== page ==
Intentional FJM homage is intentional.
There hasn't been a FanShots summary in a while, so for those of you who have been out for the last few days (because I'm sure everyone cruises the FanShots regularly when they aren't), here's a little summary of what you may have missed.
There's some great stuff that goes on in the FanShots, and Beyond the Boxscore's committed to making that an important section of the site. It's also a pretty awesome place for baseball discussion. Since we're all a part of different blogs, I'd want to encourage everyone to bring the great posts and ideas from their own regular stops over so we could have as awesome a collection of information exchange as possible. And remember, if your FanShots aren't staying on the front page long enough, you can always go in to your settings and have it display more at a time.
In one of the more interesting baseball perspectives I've seen, Tom Tango tackles the value of "little people" as pinch hitters. I find it difficult to say anything with the constant fear of being un-PC, so I'll just chalk it up as interesting and thank Vivaelpujols for the link.
NoNameOnCard put together a terrific analysis of Nelson Cruz's seemingly total career turnaround using PITCHf/x and FanGraphs data. The story of dramatically improved plate discipline jives with anecdotal wisdom, but it's great to see an intelligent, analytical approach backing it up.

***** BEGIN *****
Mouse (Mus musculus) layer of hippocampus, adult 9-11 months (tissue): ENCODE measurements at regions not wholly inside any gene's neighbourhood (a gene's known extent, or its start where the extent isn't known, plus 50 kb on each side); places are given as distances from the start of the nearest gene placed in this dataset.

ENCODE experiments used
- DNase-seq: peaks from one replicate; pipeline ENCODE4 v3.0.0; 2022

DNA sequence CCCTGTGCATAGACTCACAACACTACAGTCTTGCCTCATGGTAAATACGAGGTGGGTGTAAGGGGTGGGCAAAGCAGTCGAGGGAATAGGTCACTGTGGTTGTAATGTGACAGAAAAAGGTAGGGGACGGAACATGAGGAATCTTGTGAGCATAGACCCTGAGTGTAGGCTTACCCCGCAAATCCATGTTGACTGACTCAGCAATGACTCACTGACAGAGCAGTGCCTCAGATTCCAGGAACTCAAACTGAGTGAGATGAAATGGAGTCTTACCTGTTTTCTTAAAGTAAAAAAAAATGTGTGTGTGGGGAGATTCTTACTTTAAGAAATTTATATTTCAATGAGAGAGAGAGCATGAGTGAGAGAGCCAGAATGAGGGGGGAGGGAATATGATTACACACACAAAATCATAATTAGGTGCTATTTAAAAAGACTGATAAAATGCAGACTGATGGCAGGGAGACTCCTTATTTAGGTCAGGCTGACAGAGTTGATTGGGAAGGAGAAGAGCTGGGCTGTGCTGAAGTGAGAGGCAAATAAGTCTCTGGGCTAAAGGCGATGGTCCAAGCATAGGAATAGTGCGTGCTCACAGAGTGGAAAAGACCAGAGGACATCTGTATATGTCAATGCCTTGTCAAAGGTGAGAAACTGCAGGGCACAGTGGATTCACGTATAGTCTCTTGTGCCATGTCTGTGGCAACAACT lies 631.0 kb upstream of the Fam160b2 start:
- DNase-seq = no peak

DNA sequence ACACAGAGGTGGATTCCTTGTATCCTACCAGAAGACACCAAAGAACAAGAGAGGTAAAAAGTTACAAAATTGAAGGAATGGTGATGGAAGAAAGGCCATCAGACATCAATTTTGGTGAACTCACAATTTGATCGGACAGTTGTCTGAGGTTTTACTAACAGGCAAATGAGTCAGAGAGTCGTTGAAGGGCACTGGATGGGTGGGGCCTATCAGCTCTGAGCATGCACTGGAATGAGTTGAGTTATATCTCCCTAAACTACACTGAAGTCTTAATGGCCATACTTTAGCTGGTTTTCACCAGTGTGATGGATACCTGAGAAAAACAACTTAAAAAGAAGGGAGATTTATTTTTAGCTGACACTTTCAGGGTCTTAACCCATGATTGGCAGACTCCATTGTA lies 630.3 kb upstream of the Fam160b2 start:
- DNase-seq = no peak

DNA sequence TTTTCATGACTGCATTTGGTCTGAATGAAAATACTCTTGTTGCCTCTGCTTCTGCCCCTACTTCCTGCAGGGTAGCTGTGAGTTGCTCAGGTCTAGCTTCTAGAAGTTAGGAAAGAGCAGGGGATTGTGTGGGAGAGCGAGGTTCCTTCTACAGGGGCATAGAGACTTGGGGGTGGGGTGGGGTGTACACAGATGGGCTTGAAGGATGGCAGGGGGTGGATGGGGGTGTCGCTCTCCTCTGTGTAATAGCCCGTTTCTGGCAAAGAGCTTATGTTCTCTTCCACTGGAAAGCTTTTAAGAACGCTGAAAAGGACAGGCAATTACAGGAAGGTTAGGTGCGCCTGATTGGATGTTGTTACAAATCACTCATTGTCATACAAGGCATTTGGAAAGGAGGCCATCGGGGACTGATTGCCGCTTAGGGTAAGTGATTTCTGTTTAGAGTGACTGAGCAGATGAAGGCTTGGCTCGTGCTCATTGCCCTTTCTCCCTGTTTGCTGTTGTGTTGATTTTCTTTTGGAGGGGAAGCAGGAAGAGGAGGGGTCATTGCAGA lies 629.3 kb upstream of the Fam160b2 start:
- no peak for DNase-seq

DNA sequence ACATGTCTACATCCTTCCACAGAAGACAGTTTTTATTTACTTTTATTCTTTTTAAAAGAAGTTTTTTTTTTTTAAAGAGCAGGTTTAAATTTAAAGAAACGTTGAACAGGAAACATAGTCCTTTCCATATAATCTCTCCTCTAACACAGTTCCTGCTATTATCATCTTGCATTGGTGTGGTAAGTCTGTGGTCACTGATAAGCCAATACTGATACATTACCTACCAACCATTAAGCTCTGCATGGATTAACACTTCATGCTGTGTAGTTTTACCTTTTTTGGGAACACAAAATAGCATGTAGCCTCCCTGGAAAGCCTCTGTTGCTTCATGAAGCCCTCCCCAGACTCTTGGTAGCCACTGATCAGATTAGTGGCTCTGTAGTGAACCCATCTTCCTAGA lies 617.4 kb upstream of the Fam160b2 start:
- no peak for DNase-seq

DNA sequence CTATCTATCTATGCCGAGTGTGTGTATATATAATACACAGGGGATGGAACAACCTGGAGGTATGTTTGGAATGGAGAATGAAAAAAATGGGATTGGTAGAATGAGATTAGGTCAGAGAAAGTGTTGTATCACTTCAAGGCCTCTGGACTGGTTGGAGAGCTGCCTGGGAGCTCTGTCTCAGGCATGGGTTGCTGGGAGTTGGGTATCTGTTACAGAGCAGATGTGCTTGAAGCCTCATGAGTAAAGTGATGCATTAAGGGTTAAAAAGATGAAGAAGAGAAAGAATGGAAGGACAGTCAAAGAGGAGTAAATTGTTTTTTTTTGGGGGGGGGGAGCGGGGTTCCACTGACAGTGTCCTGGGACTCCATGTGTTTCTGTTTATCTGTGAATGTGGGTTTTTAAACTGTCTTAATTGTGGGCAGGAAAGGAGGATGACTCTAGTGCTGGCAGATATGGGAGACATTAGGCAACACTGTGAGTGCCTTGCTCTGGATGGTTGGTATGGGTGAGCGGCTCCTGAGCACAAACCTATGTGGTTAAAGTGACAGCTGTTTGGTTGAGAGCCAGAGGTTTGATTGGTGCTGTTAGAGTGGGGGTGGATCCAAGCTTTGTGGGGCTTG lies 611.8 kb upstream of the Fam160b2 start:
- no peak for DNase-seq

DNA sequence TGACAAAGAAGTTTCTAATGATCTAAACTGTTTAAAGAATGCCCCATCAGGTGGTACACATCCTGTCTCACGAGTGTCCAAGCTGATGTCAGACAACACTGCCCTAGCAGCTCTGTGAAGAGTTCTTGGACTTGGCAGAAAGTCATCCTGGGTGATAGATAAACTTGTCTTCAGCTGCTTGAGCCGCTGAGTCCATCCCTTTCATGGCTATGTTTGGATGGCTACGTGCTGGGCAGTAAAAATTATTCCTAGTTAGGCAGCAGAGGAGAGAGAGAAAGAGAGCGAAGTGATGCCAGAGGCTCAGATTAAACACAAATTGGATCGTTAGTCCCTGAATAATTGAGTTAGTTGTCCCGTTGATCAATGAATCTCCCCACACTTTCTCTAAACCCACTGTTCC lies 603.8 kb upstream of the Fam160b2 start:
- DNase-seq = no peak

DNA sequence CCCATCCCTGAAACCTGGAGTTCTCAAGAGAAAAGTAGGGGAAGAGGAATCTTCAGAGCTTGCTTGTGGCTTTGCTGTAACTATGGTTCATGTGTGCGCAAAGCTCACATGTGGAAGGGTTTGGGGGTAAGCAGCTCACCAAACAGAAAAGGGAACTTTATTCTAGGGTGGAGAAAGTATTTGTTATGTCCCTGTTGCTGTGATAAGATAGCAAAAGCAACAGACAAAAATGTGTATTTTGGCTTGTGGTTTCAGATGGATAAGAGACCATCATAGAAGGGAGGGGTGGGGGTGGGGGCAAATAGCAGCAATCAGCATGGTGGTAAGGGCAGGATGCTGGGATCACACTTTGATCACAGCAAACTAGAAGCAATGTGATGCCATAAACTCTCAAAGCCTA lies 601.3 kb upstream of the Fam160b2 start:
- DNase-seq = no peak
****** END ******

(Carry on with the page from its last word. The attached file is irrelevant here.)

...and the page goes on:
The discussion of Yankees Stadium's supposedly homer-friendly second life is probably a little bit of an overreaction to a small sample size, but WasWatching.com has about one of the more intelligent looks at how much this early season means, anyway. And then AccuWeather contributed their own look with this nifty picture:
Harry gave us a look at the two sides of the Cubs Rule 5 coin with a PITCHf/x break down of Donald Veal and David Patton. Meanwhile, in other PITCHf/x small sample-size problem finding, Right Field Bleachers wondered what's wrong with Jeff Suppan and River Avenue Blues asked and answered the same question on Chien-Ming Wang.
And finally, a potentially controversial but no less intriguing rules change idea from Joe Po to regulate the use of intentional walks to defeat a team's best hitter.